David Cameron is withdrawing Parliament from the holiday because of the Syrian crisis. The lower house will decide on a possible military intervention following suspicions that the regime used chemical weapons against the rebel bricks east of the capital Damascus on August 21, with hundreds of deaths as a result. In this case, an intervention would take place without a mandate from the UN Security Council. However, what is being discussed is a limited operation to mark that the regime has crossed a border, but one that has weak support in public opinion. Labor, which initially supported the government’s proposal for an intervention, says it can only happen after UN weapons inspectors submit their report. The government loses the vote with the numbers 285 against and 272 for. 30 Conservative members and nine Liberal Democrats have voted no. In addition, some thirty Conservative members have voted to abstain. To explain the government’s defeat, many assessors refer to the trips before the Iraq war, when Blair’s statements that Saddam Hussein’s regime had access to weapons of mass destruction proved to be incorrect.
Protests against hydraulic cracking
The search for shale oil and gas provokes protests in Sussex and in several other places in England. By the middle of the month, dozens of protesters were arrested in connection with actions. Those who are positive about the exploitation of deposits see them as the solution to the country’s energy problems, others, like the protesters, worry about the consequences for the environment.
Dispute between Spain and Gibraltar
Diplomatic tensions arise between Gibraltar and Spain. The British Crown Colony has dumped a number of concrete blocks into the sea off Gibraltar (which it is said to form an artificial coral reef), Spain responds by tightening border controls leading to hour-long queues. Basically, the dispute is about fishing rights and both Gibraltar and Spain claim the sea area.
A new heir to the throne is born
The Duke and Duchess of Cambridge, William and Kate, have their first child, a son named George Alexander Louis. In April, the succession changed, so that the monarch’s oldest heir was allowed to inherit the crown regardless of gender. In the future, a British monarch will also have the right to marry a Catholic. But only Protestants are allowed to become king or queen.
Abu Qatada is expelled to Jordan
Muslim preacher Abu Qatada is expelled to Jordan. This is possible after the UK and Jordan have concluded an agreement which means that evidence obtained during torture cannot be used against him (in September 2014 he is released by a Jordanian court for lack of evidence) (see also April 2013).
Ready for same-sex marriage
Parliament’s two chambers adopt the bill that legalizes same-sex marriage in England and Wales.
The British Post Office is privatized
The government decides to privatize the post office. Sales are expected to give the equivalent of just over SEK 30 billion to the Treasury. Trade unions oppose the decision and threaten with strike.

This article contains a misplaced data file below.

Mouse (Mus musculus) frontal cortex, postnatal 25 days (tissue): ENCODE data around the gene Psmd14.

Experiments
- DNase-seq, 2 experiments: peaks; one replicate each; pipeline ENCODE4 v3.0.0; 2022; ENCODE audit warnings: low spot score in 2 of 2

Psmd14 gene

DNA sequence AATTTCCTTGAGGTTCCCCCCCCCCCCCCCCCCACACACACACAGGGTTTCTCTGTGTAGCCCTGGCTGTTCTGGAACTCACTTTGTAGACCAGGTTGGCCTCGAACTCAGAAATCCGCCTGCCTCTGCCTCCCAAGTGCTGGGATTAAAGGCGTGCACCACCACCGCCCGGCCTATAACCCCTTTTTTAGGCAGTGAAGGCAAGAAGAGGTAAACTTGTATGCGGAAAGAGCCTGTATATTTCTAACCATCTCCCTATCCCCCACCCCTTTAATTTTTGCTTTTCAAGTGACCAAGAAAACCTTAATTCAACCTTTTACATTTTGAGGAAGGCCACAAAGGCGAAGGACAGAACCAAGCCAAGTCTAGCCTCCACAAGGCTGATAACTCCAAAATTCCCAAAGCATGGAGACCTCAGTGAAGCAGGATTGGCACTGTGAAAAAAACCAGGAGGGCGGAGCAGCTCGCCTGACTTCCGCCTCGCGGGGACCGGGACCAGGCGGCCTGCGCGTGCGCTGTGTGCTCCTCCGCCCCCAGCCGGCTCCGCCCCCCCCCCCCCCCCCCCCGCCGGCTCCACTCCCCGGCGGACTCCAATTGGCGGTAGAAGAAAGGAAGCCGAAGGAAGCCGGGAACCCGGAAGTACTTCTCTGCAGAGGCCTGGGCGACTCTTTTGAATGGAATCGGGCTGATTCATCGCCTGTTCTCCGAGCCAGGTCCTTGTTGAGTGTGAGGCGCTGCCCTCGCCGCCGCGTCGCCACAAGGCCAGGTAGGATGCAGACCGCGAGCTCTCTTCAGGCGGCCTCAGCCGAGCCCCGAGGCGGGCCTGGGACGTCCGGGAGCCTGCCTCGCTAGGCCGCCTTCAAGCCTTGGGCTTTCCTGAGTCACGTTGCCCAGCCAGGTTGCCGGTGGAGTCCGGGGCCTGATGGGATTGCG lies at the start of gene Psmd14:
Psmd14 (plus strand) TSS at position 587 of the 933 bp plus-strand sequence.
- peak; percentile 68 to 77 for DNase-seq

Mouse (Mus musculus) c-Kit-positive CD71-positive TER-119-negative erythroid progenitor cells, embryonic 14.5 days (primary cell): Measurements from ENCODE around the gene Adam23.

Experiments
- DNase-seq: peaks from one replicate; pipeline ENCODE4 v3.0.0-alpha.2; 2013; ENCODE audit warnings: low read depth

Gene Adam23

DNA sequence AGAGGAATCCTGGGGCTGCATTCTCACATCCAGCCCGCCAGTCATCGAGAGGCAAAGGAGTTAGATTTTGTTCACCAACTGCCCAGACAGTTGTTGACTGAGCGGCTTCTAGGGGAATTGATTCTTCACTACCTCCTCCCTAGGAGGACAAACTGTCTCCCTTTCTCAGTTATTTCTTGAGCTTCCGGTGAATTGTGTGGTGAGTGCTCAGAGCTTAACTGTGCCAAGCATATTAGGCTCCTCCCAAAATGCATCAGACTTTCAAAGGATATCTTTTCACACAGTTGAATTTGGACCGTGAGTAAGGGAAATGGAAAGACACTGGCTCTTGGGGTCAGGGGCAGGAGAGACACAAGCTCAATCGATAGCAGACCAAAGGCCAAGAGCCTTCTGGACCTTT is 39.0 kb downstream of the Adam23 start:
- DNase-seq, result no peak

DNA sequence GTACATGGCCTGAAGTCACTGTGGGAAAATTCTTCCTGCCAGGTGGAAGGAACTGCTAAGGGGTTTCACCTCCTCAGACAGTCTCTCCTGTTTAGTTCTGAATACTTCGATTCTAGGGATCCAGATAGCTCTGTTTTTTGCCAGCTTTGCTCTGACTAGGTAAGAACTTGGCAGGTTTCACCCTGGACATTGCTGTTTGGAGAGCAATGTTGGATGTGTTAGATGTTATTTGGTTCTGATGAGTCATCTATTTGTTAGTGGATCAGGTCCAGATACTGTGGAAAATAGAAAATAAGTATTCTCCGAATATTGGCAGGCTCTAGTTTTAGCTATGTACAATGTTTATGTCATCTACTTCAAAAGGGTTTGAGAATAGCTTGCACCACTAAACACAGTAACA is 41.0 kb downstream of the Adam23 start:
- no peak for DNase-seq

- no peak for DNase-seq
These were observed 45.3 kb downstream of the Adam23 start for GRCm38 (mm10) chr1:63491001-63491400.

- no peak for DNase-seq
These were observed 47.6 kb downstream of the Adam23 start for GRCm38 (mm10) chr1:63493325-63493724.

Signal voltage authority in eavesdropping scandal
A major interception scandal is revealed when a former CIA employee Edward Snowden revealed that the US National Security Agency (NSA) is provided with large amounts of telephone and internet data from nine major US internet companies, including Google, Microsoft, Yahoo and Facebook. According to information in the British newspaper The Guardian, which has access to the documents leaked by Snowden, also the British signal tensioning authority GCHQ (Government Communications Headquarters) has had access to the same material since 2010. The scandal is growing further as it turns out that the NSA also intercepted its allies, including several major EU countries.
New savings are announced
At the end of the month, Finance Minister Osborne announces new savings of more than £ 11 billion for the 2015/2016 financial year. Most ministries get their funding cut by up to 10 percent, while schools and aid are protected and even get more money. The health care sector is also given priority, while new cuts must be made within the welfare system (among other things, one week’s waiting time before before unemployment benefits can be obtained). Those employed by the government, schools, police and hospitals will not automatically have their salaries raised (exceptions are made for the military). Special support will be put in place for the construction of new housing at reasonable costs, and a number of new infrastructure projects will be launched, including the expansion of the high-speed rail network from London to Leeds and Manchester.
Compensation for Kenyan torture victims
The UK government agrees to pay damages to over 5,200 Kenyans who were tortured by British colonial forces in connection with the mau-mau uprising in the 1950s. The damages negotiations started after a British court in October 2012 ruled that three Kenyan torture victims could sue Britain. A total of almost £ 20 million will be paid to the victims. British Foreign Minister William Hague apologizes to the victims.